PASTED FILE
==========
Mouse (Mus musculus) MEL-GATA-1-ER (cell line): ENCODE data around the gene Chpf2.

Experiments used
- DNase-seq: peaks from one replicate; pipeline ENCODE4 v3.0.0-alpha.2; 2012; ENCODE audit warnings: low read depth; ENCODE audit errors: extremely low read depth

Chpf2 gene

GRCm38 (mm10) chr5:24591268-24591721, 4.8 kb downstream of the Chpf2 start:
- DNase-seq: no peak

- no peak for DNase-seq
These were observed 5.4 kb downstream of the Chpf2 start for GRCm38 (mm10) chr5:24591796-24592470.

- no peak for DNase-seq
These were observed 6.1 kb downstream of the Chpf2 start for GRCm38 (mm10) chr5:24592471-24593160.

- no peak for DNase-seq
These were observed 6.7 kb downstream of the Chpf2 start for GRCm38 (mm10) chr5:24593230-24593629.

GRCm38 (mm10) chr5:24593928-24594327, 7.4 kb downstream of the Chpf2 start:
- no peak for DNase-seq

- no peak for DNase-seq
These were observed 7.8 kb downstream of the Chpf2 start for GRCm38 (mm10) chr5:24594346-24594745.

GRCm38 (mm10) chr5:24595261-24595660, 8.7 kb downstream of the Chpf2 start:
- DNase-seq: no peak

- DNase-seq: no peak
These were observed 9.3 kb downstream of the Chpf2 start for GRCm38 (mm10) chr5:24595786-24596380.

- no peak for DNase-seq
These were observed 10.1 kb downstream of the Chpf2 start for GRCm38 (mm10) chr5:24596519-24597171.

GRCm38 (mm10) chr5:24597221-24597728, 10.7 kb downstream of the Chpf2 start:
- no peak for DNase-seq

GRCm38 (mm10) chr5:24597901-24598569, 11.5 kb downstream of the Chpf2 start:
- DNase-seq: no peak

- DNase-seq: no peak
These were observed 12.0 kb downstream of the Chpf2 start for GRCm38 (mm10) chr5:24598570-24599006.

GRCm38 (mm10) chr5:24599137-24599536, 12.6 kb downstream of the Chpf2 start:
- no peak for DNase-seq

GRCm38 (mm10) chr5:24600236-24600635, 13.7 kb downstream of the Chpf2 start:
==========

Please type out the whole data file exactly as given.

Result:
Mouse (Mus musculus) MEL-GATA-1-ER (cell line): ENCODE data around the gene Chpf2.

Experiments used
- DNase-seq: peaks from one replicate; pipeline ENCODE4 v3.0.0-alpha.2; 2012; ENCODE audit warnings: low read depth; ENCODE audit errors: extremely low read depth

Chpf2 gene

GRCm38 (mm10) chr5:24591268-24591721, 4.8 kb downstream of the Chpf2 start:
- DNase-seq: no peak

- no peak for DNase-seq
These were observed 5.4 kb downstream of the Chpf2 start for GRCm38 (mm10) chr5:24591796-24592470.

- no peak for DNase-seq
These were observed 6.1 kb downstream of the Chpf2 start for GRCm38 (mm10) chr5:24592471-24593160.

- no peak for DNase-seq
These were observed 6.7 kb downstream of the Chpf2 start for GRCm38 (mm10) chr5:24593230-24593629.

GRCm38 (mm10) chr5:24593928-24594327, 7.4 kb downstream of the Chpf2 start:
- no peak for DNase-seq

- no peak for DNase-seq
These were observed 7.8 kb downstream of the Chpf2 start for GRCm38 (mm10) chr5:24594346-24594745.

GRCm38 (mm10) chr5:24595261-24595660, 8.7 kb downstream of the Chpf2 start:
- DNase-seq: no peak

- DNase-seq: no peak
These were observed 9.3 kb downstream of the Chpf2 start for GRCm38 (mm10) chr5:24595786-24596380.

- no peak for DNase-seq
These were observed 10.1 kb downstream of the Chpf2 start for GRCm38 (mm10) chr5:24596519-24597171.

GRCm38 (mm10) chr5:24597221-24597728, 10.7 kb downstream of the Chpf2 start:
- no peak for DNase-seq

GRCm38 (mm10) chr5:24597901-24598569, 11.5 kb downstream of the Chpf2 start:
- DNase-seq: no peak

- DNase-seq: no peak
These were observed 12.0 kb downstream of the Chpf2 start for GRCm38 (mm10) chr5:24598570-24599006.

GRCm38 (mm10) chr5:24599137-24599536, 12.6 kb downstream of the Chpf2 start:
- no peak for DNase-seq

GRCm38 (mm10) chr5:24600236-24600635, 13.7 kb downstream of the Chpf2 start: